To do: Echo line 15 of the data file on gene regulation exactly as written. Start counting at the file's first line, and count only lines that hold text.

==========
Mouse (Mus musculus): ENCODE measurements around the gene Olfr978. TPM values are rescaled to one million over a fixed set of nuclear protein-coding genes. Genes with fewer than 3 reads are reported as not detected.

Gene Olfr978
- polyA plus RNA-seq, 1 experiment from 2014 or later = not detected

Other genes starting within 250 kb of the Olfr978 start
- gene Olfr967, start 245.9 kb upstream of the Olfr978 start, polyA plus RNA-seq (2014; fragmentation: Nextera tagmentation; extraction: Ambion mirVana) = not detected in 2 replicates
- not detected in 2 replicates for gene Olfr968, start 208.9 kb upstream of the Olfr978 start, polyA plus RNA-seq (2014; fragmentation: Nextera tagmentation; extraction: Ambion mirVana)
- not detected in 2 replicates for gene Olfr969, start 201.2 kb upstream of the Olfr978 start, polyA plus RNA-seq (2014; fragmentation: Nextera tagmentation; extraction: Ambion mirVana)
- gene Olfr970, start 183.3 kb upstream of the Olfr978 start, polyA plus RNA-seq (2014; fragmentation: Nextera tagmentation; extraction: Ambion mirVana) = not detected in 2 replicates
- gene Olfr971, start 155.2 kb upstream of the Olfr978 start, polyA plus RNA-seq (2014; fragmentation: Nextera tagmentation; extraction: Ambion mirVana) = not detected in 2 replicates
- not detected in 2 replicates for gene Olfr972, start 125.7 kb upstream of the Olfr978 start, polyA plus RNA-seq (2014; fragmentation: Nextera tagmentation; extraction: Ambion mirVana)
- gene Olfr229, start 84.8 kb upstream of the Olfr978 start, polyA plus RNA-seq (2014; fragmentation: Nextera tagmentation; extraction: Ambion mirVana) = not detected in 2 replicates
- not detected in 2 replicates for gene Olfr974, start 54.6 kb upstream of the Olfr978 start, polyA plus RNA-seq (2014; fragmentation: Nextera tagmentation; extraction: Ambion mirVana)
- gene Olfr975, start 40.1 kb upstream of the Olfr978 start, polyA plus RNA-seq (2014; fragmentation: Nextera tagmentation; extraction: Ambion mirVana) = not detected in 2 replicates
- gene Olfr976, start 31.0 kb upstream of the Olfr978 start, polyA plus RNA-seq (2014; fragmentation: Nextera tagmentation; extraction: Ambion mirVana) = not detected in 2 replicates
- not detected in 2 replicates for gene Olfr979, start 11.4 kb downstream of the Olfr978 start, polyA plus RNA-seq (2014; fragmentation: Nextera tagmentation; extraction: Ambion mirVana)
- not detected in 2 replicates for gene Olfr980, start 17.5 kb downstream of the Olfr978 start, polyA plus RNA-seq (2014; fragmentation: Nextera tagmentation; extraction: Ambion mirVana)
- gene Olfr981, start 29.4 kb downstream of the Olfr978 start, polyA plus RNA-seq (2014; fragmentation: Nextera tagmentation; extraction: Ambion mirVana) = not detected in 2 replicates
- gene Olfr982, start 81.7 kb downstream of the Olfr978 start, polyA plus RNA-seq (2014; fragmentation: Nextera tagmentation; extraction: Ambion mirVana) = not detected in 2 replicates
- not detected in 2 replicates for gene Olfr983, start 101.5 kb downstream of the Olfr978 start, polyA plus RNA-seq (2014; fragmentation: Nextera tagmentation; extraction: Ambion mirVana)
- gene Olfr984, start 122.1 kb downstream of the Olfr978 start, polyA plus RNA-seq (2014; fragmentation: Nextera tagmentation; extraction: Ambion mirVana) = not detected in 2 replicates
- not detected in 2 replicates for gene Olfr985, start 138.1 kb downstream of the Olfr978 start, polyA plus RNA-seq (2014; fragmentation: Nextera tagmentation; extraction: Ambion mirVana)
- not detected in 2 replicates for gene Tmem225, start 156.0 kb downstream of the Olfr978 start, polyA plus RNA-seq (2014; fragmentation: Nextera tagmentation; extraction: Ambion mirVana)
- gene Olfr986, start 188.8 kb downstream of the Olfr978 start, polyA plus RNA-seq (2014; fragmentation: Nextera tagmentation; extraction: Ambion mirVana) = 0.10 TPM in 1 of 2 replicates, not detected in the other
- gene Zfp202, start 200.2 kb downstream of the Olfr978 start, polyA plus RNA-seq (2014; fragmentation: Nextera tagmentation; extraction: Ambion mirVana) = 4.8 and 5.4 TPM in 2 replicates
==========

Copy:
- not detected in 2 replicates for gene Olfr979, start 11.4 kb downstream of the Olfr978 start, polyA plus RNA-seq (2014; fragmentation: Nextera tagmentation; extraction: Ambion mirVana)